This piece first appeared in The Daily Telegraph on 21 June 2003
The text here may not be identical to the published text

Get your clearing house in order

Banks are running out of excuses for delays

Bank customers in Britain are losing £35 million a year because the banks hang onto our money for several days when we pay our bills. But an investigation by the BBC’s Money Box programme has found that in Sweden people can now move money electronically from one bank to another the same day. The day they pay their bills is the day the money arrives in the other account.

The change was forced on the banks by the Swedish Government and the Swedish financial regulator. But in the UK the authorities have been reluctant to take action even though we moved more than £25 billion by phone and internet in 2002. This money is handled by the Association for Payment Clearing Services, APACS, which is owned by 32 major banks and building societies. It sends phone and internet payments through the 36-year-old BACS system used for standing orders – which account for another £50 billion of transfers. BACS itself is based on the even older clearing cycle used for cheques – even though nothing physical changes hands. So it still takes a minimum of three working days – and frequently longer – for money to be moved by standing order, internet or telephone. The Office of Fair Trading recently estimated the banks make £35 million a year in interest from the delay.

The payment leaves the customers bank on day one and should arrive in the recipient’s account on day three. For two nights the money is held by the bank as part of its float which is invested on the money market earning interest at the Sterling overnight Libor rate – currently 3.98%. In practice the money is there for longer because the banks stretch the three day cycle. First, they only move money on weekdays. On average, that adds around one day to the cycle. Second, the banks hang onto the money after it has arrived before making it available to customers. Research by Consumer’s Association found recently that seven banks and building societies took four days to make telephone and internet transfers. They included the specialist internet banks cahoot and Intelligent Finance. A spokeswoman for IF, which is owned by Bank of Scotland, admitted it took the extra day "our banking run is done at midnight so the money goes in at midnight which is the next day." Worst of all was Alliance & Leicester which routinely took five days. A spokesman said the results were "disappointing. We are carrying out a review to see how we can speed up the process."

Problems like these in Britain were familiar to Swedish Finance Minister Gunnar Lund.

"The banks were dragging their feet and that wasn’t terribly surprising as we know the longer it takes the more money the banks make. So we put pressure on them and told them unless they bring down these time limits we will take legislative action. This had an effect."

The threat was followed up by the Finansinspektionen [correct] – the Swedish equivalent of the Financial Services Authority. Kerstin af Jochnick [correct Kerstin af Jochnick] is the director there responsible for banks.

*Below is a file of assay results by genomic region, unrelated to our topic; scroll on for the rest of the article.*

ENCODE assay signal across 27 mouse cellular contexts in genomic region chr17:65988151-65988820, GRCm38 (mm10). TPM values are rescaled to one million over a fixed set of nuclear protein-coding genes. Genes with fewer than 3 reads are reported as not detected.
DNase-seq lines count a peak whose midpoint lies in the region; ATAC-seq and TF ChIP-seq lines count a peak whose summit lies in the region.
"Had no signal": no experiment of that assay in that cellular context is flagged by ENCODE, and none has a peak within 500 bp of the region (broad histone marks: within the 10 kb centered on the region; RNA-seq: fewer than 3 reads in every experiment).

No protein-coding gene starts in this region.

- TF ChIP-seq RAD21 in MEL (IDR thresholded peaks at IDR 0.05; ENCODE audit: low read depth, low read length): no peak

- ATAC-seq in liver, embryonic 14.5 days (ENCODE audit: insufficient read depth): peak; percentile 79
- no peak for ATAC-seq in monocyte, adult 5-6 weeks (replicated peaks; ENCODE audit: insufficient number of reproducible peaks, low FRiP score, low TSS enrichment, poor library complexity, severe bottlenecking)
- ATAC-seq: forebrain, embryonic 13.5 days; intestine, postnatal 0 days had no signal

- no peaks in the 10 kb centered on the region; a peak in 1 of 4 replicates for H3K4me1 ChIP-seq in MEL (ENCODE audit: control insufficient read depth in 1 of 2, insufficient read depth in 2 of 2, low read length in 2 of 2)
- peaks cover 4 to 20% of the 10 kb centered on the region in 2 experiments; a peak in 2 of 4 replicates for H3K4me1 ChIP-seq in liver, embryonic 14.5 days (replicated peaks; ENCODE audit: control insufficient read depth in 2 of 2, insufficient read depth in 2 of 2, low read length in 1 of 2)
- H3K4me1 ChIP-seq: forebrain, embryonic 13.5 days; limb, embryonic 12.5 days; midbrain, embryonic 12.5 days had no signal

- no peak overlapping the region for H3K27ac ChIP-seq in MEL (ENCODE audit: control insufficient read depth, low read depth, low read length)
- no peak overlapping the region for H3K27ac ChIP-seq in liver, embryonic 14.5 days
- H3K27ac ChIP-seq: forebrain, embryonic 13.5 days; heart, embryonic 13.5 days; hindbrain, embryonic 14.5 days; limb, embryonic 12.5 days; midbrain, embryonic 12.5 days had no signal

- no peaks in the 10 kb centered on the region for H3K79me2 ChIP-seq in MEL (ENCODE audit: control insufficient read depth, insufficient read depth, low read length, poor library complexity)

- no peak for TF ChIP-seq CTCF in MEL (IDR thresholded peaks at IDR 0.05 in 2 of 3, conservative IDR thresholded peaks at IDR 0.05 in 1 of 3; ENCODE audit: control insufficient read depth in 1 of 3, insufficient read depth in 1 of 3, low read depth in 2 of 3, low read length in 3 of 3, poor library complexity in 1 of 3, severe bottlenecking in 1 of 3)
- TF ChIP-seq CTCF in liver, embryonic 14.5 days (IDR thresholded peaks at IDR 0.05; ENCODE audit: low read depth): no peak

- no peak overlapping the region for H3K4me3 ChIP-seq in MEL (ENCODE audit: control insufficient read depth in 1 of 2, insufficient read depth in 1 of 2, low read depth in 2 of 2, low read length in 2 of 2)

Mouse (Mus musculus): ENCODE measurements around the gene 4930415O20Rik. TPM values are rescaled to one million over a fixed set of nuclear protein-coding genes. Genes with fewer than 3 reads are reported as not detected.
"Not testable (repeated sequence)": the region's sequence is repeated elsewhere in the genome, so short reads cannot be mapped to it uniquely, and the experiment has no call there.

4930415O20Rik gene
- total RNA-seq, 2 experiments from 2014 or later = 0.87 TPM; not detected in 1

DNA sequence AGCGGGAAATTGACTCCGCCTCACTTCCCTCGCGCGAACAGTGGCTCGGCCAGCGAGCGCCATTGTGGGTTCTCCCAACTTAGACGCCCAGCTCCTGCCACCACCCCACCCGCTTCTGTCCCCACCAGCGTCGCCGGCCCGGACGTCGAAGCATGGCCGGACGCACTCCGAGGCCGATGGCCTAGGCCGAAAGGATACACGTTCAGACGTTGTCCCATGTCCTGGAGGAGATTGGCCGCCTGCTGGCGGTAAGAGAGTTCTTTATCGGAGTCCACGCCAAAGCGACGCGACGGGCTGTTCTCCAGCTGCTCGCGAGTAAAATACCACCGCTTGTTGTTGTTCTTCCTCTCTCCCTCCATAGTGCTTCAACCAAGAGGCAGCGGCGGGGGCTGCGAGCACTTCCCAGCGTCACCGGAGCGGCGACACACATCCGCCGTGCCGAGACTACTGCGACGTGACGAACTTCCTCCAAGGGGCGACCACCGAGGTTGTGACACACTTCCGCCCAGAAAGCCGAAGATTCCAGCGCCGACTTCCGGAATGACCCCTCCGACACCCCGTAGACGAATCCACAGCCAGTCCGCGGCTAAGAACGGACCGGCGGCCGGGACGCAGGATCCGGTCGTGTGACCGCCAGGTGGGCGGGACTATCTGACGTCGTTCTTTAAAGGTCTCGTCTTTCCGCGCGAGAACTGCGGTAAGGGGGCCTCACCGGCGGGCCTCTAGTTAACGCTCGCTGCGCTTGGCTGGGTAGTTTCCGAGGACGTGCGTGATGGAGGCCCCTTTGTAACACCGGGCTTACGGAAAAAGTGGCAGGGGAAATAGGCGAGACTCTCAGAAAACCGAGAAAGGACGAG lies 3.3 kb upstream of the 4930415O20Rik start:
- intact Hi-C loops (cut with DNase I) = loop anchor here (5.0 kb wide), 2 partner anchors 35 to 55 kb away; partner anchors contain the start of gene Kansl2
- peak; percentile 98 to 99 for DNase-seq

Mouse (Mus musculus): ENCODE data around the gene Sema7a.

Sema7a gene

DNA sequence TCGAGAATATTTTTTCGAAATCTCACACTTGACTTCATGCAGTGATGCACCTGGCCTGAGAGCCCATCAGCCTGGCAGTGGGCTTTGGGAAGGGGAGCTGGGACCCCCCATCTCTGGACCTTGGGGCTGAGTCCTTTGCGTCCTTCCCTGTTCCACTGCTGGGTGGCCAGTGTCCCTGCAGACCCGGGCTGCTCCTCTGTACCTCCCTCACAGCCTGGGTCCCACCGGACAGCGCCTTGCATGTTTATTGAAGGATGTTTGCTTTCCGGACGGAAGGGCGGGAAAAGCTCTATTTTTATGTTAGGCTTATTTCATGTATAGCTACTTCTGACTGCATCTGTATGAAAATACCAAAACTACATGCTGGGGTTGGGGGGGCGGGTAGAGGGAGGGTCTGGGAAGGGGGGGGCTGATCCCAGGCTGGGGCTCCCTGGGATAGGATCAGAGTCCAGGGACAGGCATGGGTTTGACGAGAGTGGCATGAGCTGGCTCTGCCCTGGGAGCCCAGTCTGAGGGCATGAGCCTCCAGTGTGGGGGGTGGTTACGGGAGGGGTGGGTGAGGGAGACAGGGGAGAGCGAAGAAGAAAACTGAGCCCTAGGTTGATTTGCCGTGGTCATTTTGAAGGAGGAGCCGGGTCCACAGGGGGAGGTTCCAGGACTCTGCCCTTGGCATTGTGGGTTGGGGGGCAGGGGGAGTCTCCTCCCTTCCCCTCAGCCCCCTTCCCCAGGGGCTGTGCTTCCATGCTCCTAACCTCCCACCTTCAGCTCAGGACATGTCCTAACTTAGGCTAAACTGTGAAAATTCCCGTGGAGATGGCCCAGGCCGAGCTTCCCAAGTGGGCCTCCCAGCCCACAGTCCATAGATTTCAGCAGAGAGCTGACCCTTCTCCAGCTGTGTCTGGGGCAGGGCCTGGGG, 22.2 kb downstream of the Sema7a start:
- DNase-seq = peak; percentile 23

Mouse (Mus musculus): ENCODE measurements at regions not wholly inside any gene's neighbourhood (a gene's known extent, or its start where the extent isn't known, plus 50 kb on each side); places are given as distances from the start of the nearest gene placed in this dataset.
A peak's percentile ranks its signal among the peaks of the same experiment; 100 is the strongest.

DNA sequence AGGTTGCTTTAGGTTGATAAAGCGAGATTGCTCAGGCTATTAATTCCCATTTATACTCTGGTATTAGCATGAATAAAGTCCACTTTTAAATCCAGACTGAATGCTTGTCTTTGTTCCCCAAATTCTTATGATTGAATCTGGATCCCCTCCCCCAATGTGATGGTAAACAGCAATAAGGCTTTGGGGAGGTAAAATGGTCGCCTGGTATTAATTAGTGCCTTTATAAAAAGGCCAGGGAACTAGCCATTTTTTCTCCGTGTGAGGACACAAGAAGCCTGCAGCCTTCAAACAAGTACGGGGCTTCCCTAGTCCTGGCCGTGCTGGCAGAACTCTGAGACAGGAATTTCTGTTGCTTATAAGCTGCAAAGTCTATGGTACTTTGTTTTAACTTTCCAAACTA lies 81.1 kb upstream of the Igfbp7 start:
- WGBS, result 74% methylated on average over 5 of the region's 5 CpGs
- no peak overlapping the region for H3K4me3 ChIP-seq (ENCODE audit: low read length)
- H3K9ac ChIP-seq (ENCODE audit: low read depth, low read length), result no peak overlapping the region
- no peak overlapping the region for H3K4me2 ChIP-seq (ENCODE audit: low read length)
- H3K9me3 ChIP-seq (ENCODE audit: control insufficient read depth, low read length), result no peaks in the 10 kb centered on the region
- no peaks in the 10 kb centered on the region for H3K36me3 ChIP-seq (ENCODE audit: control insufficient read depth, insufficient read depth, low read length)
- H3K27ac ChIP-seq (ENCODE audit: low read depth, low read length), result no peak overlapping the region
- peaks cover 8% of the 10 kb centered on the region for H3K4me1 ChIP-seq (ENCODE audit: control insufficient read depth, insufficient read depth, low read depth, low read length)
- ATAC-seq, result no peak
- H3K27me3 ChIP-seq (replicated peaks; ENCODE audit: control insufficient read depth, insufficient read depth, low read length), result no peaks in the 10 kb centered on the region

"We issued recommendations to the banks and we set pressure on them saying you have to transmit money in a fast and efficient way. We couldn’t regulate exactly whether it was one day or two days but we wanted them to make it faster. It is very important to Swedish customers that this period of time is very short."

The result is that since April 2002 the banks now transfer money the same day if the order is given in the morning and the next day if it is given in the afternoon. One bank, SEB, guarantees that money transferred before 1.30pm will arrive the same day – or it pays compensation. Although they were forced to do it, SEB’s head of e-banking Peter Svenfelt says it was a good decision.

"We lost two days. But our customers are pleased with us and we think that is more important because they make more business with us."

And the banks admit the change was simple and cheap to make. Leif Trogen runs the Swedish Banker’s Association which also operates the clearing system there.

"I would say it was very easy. The only thing we had to do was to invest some money in the infrastructure at the automated clearing house. This transfer system for electronic payments on the internet was done on a platform that was actually developed 25 years ago for clearing cheques. The cost was around five million Swedish Kronor (£385,000)."

In the UK APACS says it is not worth the cost of upgrading. A spokeswoman said "Even though many more people are banking on the internet and by phone these one-off payments still only represent about 2% of payment volumes so the business case to date quite simply hasn't existed. Banks are currently investing £100 million in upgrading the BACS infrastucture and one of the upshots of this is that it will provide the platform to introduce a new faster service in the future."

The OFT estimates that the cycle may be reduced from three days to two sometime in 2005.

Paul Lewis presents Money Box on Radio 4 at noon this Saturday.

21 June 2003

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